King of Spies #1
Mark Millar and Netflix next fore ray hits the shelves with King of Spies #1. The greatest spy in Great Britain's history has one last go at it and he is taking everyone with him! Artist Matteo Scalera comes on board for a rollicking 4 issue series starting here with King of Spies #1.
Stop me if you have heard this one before old, withered retired soldier, hitman, spy or certified tough guy is on deaths door and decides for one last mission to try and make things right! Sound familiar? Well, it should and it does and it is the basic starting point for Mark Millar’s/Netflix newest venture King of Spies #1. In it we meet Roland Great Britain’s Greatest spy. Now retired and more of a correspondent Roland realizes his best days are behind and with a new diagnosis knocking on deaths door. With no family (or ones that will speak with him) and no friends of note Roland realizes he has not lead the best life and maybe kept the wrong “monsters” in power. But, with one last gasp left in him Roland wants to set things right.
So, maybe not the most original thing ever, this is a pretty tried and true trope for a story set up which is what makes King of Spies #1 hard to judge story wise. I mean it is a tried and true trope for a reason because it works, but we do not get much besides the basic set up from Millar in this first issue. We get a rocking opening scene and a dazzling ending, but nothing besides the basics throughout the issue
The story set up is not bad or good, it is basically what you expect from the synopsis. We do not get much beyond that. It was fun and exciting to read, but not much in depth or different story wise. I believe it will be the second issue that will really tell us if this story will be something different or more of the same.
Supposedly King of Spies #1 is The translation of the original Netflix property is written by Millar and will also be drawn by a superstar artist chosen from the comic book world, based on designs created by the team at Netflix with plans is for the story to be adapted eventually into a series or feature. So bravo to whoever picked Matteo Scalera for art duties! Scalera is one of those artists that I have to at least flip through the pages when I see their name on a book. It is actually the only reason King of Spies #1 stood out to me.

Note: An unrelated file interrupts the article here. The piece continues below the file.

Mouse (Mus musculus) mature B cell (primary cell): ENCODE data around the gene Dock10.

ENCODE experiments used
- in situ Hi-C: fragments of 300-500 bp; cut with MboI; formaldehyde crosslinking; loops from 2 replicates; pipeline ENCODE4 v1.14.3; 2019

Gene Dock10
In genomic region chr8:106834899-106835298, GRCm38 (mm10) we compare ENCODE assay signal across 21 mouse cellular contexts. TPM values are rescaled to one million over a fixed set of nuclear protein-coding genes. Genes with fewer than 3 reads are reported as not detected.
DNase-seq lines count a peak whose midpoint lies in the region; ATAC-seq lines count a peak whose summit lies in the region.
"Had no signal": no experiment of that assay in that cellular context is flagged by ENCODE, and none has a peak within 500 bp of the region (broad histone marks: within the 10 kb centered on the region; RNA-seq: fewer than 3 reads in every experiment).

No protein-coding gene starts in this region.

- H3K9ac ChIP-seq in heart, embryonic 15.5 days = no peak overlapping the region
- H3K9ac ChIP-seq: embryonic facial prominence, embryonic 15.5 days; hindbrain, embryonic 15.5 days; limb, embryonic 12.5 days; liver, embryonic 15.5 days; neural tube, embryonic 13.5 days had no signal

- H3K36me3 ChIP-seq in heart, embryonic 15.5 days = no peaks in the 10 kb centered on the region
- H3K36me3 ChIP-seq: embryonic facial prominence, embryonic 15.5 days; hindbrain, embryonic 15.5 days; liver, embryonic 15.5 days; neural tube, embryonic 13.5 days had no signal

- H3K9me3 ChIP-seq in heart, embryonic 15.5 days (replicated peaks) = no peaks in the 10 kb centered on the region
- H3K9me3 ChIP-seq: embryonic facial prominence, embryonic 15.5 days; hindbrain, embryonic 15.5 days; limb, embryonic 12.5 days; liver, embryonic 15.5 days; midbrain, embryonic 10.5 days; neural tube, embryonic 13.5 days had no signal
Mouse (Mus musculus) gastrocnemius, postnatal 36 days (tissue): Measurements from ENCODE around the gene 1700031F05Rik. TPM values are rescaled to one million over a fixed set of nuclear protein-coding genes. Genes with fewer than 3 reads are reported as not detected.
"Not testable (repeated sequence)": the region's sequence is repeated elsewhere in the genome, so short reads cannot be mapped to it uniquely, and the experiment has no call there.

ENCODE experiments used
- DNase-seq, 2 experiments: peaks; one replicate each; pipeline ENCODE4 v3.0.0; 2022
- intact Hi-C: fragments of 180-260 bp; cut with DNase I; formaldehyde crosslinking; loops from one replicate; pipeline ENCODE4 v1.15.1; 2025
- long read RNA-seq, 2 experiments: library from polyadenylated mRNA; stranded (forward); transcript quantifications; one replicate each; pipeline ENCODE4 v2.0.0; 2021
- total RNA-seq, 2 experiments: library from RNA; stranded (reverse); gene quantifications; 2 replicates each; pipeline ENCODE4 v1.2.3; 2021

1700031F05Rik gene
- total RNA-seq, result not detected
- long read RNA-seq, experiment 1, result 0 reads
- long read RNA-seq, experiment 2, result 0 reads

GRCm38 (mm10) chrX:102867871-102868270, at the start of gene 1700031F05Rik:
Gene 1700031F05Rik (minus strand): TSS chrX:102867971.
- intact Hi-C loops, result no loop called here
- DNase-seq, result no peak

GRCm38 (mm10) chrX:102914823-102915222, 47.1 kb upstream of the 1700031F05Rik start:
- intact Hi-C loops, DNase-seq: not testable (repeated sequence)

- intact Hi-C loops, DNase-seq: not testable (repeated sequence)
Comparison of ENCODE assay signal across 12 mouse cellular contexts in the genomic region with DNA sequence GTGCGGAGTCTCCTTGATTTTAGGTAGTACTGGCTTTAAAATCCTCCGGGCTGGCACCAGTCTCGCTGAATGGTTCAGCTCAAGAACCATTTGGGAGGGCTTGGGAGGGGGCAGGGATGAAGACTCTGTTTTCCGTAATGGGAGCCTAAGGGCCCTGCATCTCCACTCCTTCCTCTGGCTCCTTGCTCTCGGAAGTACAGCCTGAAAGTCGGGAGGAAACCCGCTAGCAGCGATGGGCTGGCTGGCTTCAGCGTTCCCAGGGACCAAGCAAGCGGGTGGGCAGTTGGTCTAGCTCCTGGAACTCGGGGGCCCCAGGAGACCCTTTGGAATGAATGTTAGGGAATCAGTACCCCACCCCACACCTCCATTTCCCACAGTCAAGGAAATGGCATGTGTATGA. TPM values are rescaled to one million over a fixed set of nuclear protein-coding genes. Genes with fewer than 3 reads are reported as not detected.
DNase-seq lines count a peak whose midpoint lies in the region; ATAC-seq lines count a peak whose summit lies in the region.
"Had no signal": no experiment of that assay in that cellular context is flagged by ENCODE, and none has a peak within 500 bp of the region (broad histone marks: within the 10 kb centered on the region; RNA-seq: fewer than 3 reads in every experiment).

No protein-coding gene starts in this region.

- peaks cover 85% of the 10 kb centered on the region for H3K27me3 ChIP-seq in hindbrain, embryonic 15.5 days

Scalera has that wonderful style that feels elegant yet rough. His art feels “sketchy” yet vividly detailed from backgrounds to the beautiful rendered character wardrobes. His panels are buzzing with energy and his panel angles and views bring a wonderful sense of movement and speed to the pages. Great character designs throughout the pages as well. Roland has that old yet still spry enough to be believable old man look.
Scalera gets to let loose throughout the first 14 pages or so. It is a wonderful opening few pages that get the heart pumping and gets you into the story. Scalera does these action sequences superbly well, choreographing the movement perfectly. He also captures the dramatics of the series with some tremendous facial expressions and character acting.
Colorist Giovanna Niro is the perfect person for the job. Niro captures the gritty yet elegant world of King of Spies #1. The colors throughout have a darker tone and texture to them, but Niro blends just enough brightness to them to bring the world to life and add a little pizazz to the whole thing. Clem Robins does some solid lettering work throughout the issue as well.
As noted previously King of Spies #1 is a hard judge after the first issue, it does not offer up anything besides the basic “one last run” story. Will Millar switch up the format going forward and give us a different twist, only time will tell. Story wise though it is serviceable to the genre an exciting read, but nothing of real substance yet. The saving grace is that delectable Matteo Scalera artwork; it alone makes King of Spies #1 at least worth a flip through just to gander at its beauty.
King of Spies #1: Die Hard
- Writing - 7/107/10
- Storyline - 7/107/10
- Art - 9/109/10
- Color - 9/109/10
- Cover Art - 8.5/108.5/10
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